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I'm not dead yet

It comes as no surprise that when Lawrence Downes went to the Newseum in Washington, he found no trace of copy editor in the exhibits. Copy editing has always been an obscure and anonymous craft. Beyond that, the people who run American newspapers are almost invariably former reporters, whose conception of the copy desk is formed either by dim incomprehension or outright hostility. There are copy editors at major metropolitan newspapers who have never spoken with their editor or managing editor.

All the same, the work gets done. Errors of fact are caught, lapses in grammar and usage corrected, tortuous syntax untangled, amazingly inept metaphors suppressed. There are fewer and fewer copy editors on the desk, and the pressure from deadlines is unrelenting, but we have not yet marched with General Lee to Appomattox Court House.

Mr. Downes, however, thinks otherwise. His New York Times op-ed piece suspects that the continuing cutbacks in copy editing will make doom the traditional craft, that “old-time, persnickety editing may be a luxury in which only a few large news operations will indulge. It will be an artisanal product, like monastery honey and wooden yachts.” (And snickering reporters will note that artisanal contains the word anal.)

But it’s not a question of my applying gold foil to the initial capital of “Police seek man in stabbing.” Newspapers are in a fix, and they are desperate to cut costs, so it may seem like a good idea to eliminate levels of editing and proofreading. (How to say this delicately? American newspaper publishing concerns have not been celebrated in recent years for their shrewd business decisions.) I’ve seen how people write. I don’t think that reporters are suddenly going to become more scrupulous about the factual details once they know that fewer copy editors will be looking at their texts. I doubt that they will suddenly become more rigorous in English usage, or more sensitive to excesses in prose effects.

What I suspect is that a decline in copy editing will contribute to less reliable, less readable publications. What I further suspect is that newspaper publishing concerns will encounter the common human experience of discovering, too late, that they have miscalculated.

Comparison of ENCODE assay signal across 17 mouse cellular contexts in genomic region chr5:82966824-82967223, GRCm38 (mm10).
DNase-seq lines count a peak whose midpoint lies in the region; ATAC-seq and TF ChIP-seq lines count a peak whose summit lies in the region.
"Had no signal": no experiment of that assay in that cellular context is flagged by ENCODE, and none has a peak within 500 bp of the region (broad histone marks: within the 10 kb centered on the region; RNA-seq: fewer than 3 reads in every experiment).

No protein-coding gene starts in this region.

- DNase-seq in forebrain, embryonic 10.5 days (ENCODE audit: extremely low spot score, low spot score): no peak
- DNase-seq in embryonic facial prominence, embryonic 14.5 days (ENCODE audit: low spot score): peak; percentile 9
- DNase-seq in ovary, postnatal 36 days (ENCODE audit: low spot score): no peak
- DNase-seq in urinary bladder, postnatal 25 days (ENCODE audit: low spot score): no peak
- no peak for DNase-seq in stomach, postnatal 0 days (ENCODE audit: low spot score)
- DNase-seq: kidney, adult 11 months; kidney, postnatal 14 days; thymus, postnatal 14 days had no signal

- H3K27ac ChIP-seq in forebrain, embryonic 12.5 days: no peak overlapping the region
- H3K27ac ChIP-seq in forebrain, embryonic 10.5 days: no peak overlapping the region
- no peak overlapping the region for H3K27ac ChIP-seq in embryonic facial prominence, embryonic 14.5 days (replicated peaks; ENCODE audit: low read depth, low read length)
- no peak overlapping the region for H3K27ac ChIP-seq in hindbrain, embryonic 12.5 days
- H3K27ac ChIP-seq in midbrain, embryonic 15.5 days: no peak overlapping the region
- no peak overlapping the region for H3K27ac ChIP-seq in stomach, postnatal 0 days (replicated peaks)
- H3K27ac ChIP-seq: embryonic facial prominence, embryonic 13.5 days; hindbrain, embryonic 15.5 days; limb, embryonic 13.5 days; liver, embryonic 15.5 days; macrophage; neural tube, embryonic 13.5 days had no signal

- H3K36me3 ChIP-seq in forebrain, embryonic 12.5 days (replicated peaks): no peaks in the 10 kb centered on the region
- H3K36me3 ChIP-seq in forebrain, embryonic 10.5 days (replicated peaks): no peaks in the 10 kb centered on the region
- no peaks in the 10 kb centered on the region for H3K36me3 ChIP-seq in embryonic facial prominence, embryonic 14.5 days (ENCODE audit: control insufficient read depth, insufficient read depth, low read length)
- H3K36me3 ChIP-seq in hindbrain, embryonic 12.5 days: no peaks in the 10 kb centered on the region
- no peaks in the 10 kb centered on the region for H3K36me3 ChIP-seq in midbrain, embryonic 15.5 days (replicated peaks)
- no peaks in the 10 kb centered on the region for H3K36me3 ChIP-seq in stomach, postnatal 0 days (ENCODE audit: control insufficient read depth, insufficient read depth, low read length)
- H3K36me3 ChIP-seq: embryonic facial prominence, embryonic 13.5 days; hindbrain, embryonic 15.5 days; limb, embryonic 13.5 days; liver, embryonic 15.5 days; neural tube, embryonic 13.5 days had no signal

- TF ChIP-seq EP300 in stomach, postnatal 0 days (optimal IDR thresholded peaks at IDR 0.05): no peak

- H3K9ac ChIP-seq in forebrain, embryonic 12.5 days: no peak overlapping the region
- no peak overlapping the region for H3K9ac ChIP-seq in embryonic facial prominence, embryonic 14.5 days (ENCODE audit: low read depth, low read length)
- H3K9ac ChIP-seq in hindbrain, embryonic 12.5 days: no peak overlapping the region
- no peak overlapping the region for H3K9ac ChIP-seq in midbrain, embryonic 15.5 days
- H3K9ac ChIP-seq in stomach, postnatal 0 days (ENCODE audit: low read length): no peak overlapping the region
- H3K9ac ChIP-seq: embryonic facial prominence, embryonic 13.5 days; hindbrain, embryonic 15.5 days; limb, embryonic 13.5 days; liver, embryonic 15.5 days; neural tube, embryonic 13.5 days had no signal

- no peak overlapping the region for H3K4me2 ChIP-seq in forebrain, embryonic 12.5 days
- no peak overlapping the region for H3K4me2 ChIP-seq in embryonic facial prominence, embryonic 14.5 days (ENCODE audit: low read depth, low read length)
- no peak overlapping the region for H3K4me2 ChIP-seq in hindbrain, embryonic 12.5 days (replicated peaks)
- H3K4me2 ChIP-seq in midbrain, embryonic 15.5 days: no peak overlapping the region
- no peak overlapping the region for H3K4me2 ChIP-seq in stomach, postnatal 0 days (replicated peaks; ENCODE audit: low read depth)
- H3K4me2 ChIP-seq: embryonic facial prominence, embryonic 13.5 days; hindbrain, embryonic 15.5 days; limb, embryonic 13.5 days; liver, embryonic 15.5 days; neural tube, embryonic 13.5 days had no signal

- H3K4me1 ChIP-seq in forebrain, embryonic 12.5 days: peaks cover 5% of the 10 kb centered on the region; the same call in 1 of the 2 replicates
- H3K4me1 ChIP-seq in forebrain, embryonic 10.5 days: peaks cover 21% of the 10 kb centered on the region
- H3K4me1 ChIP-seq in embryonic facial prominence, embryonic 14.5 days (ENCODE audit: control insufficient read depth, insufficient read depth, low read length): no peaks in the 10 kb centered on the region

Posted by John McIntyre at 11:42 AM | | Comments (2)
        

Comments

Thank you, John, for your thoughtful response to this. I was pretty depressed after reading the op-ed, knowing how important copy editors are and how poorly regarded they are by many managers. And many cutbacks seem to be in the spirit of, "If we make it worse, maybe people will buy it more!"

I'm not sure how much people articulate, even to themselves, why they continue reading/stop reading something, but the fact is, if the quality drops, then quite quickly they don't bother returning, be that a decision they have made consciously, semi-consciously or unconsciously.

That's even more true with the web than with dead tree news, where often inertia means people continue to receive a title they've actually given up on some time before.

Once a newspaper allows too much inarticulate, mistake-ridden, unedited copy to get out to the public, copy that is a struggle to get through and unrewarding when you do get through it, whoof, your readership is evaporating fast.

And once a reader is lost, it's extremely hard to get them back again. So if the result of eliminating the copy-editor function is a deterioration in the copy seen by the public, then by the time anyone notices that, as a result, the readers have all departed, it will be too late.

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About John McIntyre
John McIntyre, mild-mannered editor for a great metropolitan newspaper, has fussed over writers’ work, to sporadic expressions of gratitude, for thirty years. He is The Sun’s night content production manager and former head of its copy desk. He also teaches editing at Loyola University Maryland. A former president of the American Copy Editors Society, a native of Kentucky, a graduate of Michigan State and Syracuse, and a moderate prescriptivist, he writes about language, journalism, and arbitrarily chosen topics. If you are inspired by a spirit of contradiction, comment on the posts or write to him at john.mcintyre@baltsun.com.
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